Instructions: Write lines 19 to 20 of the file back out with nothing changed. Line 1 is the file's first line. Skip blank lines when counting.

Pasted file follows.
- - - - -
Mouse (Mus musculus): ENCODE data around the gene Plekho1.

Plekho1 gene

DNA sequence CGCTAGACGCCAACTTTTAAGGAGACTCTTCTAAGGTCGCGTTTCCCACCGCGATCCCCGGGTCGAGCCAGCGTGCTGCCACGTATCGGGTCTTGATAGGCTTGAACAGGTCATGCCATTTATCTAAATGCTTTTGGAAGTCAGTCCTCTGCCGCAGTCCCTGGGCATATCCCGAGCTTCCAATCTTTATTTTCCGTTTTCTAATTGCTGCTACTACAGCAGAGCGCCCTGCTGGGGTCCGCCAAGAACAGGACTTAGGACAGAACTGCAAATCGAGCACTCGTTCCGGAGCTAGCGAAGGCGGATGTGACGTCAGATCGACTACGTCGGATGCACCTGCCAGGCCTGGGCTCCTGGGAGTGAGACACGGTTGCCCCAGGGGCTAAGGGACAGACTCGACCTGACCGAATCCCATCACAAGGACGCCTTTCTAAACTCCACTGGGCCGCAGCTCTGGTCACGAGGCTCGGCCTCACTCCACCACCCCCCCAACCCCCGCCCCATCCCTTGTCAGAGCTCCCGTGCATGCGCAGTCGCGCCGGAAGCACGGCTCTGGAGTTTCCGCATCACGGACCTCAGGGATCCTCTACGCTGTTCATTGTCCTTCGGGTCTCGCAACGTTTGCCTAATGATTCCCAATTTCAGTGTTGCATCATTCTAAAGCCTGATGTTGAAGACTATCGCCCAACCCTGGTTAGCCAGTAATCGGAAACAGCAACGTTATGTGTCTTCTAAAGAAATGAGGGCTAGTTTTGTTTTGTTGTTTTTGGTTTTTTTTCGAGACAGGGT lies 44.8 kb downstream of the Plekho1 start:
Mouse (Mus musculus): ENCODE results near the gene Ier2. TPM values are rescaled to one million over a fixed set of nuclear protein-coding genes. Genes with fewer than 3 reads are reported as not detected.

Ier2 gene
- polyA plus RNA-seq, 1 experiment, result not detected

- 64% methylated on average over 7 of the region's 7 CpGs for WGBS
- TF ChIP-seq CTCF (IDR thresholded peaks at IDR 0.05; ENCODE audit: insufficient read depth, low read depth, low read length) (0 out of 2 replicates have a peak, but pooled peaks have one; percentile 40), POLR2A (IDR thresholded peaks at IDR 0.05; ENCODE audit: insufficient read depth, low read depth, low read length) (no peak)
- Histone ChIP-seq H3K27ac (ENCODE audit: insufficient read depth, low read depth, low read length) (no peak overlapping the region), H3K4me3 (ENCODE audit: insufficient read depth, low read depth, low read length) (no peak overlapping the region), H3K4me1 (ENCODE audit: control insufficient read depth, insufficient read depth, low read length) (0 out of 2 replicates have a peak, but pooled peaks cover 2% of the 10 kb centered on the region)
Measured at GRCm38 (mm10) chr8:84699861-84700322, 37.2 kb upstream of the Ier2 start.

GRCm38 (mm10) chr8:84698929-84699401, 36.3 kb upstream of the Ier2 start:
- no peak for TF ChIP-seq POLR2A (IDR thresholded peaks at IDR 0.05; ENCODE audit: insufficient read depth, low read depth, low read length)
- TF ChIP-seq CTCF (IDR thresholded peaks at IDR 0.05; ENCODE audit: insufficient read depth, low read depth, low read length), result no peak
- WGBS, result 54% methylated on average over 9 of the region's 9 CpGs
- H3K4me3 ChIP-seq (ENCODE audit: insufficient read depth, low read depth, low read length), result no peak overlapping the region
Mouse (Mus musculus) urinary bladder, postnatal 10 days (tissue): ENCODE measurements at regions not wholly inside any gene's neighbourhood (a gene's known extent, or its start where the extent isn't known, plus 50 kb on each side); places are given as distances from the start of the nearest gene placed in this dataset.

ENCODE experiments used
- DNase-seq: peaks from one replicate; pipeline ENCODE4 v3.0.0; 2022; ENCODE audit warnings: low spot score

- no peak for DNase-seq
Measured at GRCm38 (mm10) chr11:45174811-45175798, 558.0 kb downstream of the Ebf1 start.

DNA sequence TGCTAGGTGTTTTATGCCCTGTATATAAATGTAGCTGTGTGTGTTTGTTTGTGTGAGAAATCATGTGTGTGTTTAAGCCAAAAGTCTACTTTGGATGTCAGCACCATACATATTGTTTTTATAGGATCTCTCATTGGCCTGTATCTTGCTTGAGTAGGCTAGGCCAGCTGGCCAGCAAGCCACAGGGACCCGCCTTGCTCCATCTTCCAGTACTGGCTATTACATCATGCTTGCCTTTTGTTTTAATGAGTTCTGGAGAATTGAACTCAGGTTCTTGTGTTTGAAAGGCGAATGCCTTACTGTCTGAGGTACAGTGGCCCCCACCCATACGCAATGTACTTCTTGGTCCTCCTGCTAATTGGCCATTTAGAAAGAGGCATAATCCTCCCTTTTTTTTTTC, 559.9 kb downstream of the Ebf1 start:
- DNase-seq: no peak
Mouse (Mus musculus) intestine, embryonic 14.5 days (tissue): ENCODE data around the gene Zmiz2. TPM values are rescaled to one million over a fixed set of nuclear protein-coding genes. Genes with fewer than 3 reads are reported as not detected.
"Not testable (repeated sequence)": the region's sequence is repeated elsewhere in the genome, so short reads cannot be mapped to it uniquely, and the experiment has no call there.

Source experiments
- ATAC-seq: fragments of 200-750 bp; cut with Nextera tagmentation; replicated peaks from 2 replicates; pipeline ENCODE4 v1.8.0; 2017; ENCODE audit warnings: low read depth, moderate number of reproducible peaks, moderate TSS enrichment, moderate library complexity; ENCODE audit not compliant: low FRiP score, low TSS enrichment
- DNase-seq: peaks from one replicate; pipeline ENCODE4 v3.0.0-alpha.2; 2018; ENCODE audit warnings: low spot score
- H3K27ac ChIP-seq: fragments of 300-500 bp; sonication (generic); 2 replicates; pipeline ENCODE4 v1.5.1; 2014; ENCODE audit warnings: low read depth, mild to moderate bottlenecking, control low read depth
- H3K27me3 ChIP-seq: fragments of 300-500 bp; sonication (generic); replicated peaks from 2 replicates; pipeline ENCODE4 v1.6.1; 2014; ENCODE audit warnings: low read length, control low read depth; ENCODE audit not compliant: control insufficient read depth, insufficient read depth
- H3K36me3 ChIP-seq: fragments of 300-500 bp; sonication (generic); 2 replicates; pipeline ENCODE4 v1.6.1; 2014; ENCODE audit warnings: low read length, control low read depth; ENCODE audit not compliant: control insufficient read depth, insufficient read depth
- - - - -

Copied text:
- no peak for DNase-seq
Measured at GRCm38 (mm10) chr11:45174811-45175798, 558.0 kb downstream of the Ebf1 start.